Presence of Wings, Droppings, and Pellets
If you notice insect droppings and pellets along the wallboards and other edges and ends in the house, it is a call to look for any pest infestation. Since termite is the most likely insect to plague buildings in Florida, you particularly need to look for their colonies. Similarly, the presence of wings on the aforementioned locations indicates that swarmers were there not too long ago.
Mud Tubes and Tunnels
If you notice mud tubes and tunnels in your garden/backyard/lawn, it is a sign that subterranean termites have infested your property.
Hard-to-Open Wooden Doors and Windows
Under extreme humid weather, wood becomes puffy. This is the reason why wooden doors and windows get too tight for their fitting, and it becomes hard to open and close them without exerting extra force. If you live in Florida, you can experience this phenomenon around the summer rains.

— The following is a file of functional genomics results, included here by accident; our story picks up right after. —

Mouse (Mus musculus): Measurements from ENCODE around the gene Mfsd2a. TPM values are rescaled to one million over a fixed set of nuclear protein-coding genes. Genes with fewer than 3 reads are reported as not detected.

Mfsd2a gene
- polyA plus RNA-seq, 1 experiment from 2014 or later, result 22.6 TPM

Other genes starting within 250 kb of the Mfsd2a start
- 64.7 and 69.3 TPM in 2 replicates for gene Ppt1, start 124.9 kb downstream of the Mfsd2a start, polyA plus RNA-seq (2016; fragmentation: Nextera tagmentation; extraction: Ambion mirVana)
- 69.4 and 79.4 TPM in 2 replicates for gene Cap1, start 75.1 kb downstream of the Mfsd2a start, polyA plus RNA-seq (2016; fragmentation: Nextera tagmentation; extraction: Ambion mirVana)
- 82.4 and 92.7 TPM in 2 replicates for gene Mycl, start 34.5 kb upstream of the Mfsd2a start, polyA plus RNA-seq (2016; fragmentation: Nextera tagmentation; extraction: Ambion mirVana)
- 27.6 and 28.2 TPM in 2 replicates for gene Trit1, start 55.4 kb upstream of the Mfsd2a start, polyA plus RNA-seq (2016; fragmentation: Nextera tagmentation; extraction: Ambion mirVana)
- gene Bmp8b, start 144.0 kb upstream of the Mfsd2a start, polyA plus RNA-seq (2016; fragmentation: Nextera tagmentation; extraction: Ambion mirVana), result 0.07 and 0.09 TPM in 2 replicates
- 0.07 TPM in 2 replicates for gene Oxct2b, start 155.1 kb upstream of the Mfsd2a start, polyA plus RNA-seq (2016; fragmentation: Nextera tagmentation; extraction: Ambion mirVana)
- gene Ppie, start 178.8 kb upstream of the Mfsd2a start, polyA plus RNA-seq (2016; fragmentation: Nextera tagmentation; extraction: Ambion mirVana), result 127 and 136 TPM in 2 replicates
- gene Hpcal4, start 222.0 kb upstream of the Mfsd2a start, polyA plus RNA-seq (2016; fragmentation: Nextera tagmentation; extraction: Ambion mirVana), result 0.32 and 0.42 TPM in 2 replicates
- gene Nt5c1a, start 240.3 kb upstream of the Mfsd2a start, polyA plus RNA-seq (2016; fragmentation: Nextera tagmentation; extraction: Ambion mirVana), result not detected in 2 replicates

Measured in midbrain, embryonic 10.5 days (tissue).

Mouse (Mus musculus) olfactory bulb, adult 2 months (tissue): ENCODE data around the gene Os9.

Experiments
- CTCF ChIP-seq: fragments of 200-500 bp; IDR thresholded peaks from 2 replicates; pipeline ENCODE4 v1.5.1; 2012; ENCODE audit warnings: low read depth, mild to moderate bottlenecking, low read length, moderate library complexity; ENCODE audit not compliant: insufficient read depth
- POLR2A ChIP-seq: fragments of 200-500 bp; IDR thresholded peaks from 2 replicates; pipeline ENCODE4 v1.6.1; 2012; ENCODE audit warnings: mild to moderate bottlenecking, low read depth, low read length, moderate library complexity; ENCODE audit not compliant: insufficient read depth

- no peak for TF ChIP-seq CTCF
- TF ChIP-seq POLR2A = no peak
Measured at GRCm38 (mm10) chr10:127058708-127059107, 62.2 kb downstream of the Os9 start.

However, an extreme termite infestation can also cause wood to develop the same bulge. When termites creep into the wooden articles and start eating and tunneling them, they produce the moisture that causes similar distension.
Hollow, Papery, and Bubbled Wooden
If you notice that wooden articles in the house have developed a bubbled texture or sounding hollow on the knocking, then it is a sign that termite has eaten them out from inside. You have to move immediately and devise a defense against termites upon coming across any such wooden fixture in the house.
Ways to Defend Against Termites
Even if you haven’t stumbled upon any sign of termite infestation, you should preemptively set up a defense against termites. As a Floridian, your house is always vulnerable to those cellulose-loving insects.
Prevent Excessive Dampness